The highlight of Rio de Janeiro, for me at least, was not walking the iconic beaches of Copacabana, Leblon and Ipanema, the stunning views from the Sugarloaf cable car, the Christ Redeemer statue or the wonderful, but admittedly expensive, craft-beer. It was a set of stairs.
The Escadaria Selarón is the handiwork of Chilean artist Jorge Selarón, who lived in the hill-side community of Santa Teresa from 1983 to his death in 2013. In 1990, he began to renovate a set of dilapidated steps near his home on a whim using broken tiles and hand-painted bathtub porcelain lifted from construction sites and broken mirrors scavenged from landfills. Upon the completion of his original venture, Selarón set his gaze on beautifying another staircase a few feet away. His side-project soon blossomed into a lifetime obsession; he dedicated twenty-three years of his life to what became his magnum-opus.
Initially Selarón funded his project by selling paintings of an enigmatic pregnant African woman but, as word of his art spread, he began receiving donations of hand-painted tiles from around the globe. Over the years, the steps spidered across the community, incorporating thousands of colourful tiles from dozens of countries on every continent, all carefully mortared into the stairs by Selarón himself. He dedicated his work to the people of Rio de Janeiro and viewed the stairs as a living work of art stating that his labour of love would only “end on the day of my death.” Selarón’s labours ended early on the morning of January 10, 2013 when his body was found soaked in paint thinner and burned at the foot of the staircase. Selarón literally lived, worked and died surrounded by his art.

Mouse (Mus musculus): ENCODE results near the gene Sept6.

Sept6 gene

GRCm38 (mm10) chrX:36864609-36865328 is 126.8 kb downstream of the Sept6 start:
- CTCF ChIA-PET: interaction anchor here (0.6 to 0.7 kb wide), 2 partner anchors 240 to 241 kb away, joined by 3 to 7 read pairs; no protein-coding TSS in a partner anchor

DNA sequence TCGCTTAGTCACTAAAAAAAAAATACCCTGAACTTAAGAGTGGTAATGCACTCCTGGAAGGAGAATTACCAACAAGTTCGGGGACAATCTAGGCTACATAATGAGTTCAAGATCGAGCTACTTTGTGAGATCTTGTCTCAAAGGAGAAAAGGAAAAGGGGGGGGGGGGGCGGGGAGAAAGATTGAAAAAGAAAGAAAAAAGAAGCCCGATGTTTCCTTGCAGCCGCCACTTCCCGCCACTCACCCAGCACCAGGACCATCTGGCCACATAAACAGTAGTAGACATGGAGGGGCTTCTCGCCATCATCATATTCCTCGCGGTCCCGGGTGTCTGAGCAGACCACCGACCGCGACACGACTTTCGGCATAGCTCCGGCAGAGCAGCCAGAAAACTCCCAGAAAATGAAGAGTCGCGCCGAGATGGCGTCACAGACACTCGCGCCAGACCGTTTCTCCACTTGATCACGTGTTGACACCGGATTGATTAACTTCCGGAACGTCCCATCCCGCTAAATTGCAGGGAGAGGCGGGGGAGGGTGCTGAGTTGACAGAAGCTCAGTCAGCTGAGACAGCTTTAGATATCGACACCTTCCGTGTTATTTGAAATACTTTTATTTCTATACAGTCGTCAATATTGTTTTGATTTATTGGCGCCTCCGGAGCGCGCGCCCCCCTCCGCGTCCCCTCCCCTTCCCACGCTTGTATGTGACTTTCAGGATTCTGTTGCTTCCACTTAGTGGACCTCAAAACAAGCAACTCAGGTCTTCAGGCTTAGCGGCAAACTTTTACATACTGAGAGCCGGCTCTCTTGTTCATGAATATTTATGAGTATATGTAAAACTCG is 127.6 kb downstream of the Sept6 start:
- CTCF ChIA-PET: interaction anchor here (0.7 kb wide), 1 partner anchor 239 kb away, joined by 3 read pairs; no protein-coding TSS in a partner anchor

We visited Santa Teresa and the Escadaria Selarón on our final day in Rio after almost deciding to skip it in favour of a beach-day. The minute we hopped out of the taxi (well…as much as you can hop out of a taxi when an infant is involved) we instantly knew we’d made the right decision. The kaleidoscope of colours and textures combined with the killer views from the top was mesmerizing. We spent several hours participating in what was essentially a scavenger hunt on an obstacle course - hunting for tiles while politely attempting to avoid photo-bombing other tourist’s pictures. Donated tiles displayed scenes from a multiplicity of landscapes and countries, from Switzerland to Swaziland, Australia to Albania, Canada to Costa Rica - if you can think of a country, you’d probably be able to find a tile from there if you searched hard enough!
While we scoured the staircase, I couldn’t help but be awed and inspired by Selarón’s dedication to his craft. The immeasurable amounts of time, energy and sweat required to construct and constantly reinvent such an intricate, functional and unique piece of art was humbling and thought-provoking. I was reminded of the architects, stone-masons and carvers of the Middle Ages who devoted their entire lives to constructing a single cathedral knowing that they would likely die before its completion. There is something incredibly noble and honourable about such endeavours. I can hardly imagine being so invested in a single project that I would literally dedicate my life to it - I have enough trouble dedicating myself adequately to a five day work-week!
In some ways, Selarón’s staircase is the carioca equivalent of those cavernous cathedrals of Christianity. While Europe’s churches are somberly dedicated to the worship of God, the Escadaria Selarón was described by Selarón as a “tribute to the Brazilian people.” While cathedrals were designed encourage awe-filled worship by naturally raising heads of the congregation to intricately carved ceilings and stained-glass arches, Selarón’s masterpiece celebrates the diversity, playfulness, and beauty of the city and people of Rio de Janeiro with a riot of colours.
When we departed the next day and the plane ascended over the jumbled metropolis of Rio de Janeiro, it wasn’t the beaches, views or food that I knew I would remember – it was those stairs. For me at least, Jorge Selarón had left his mark.
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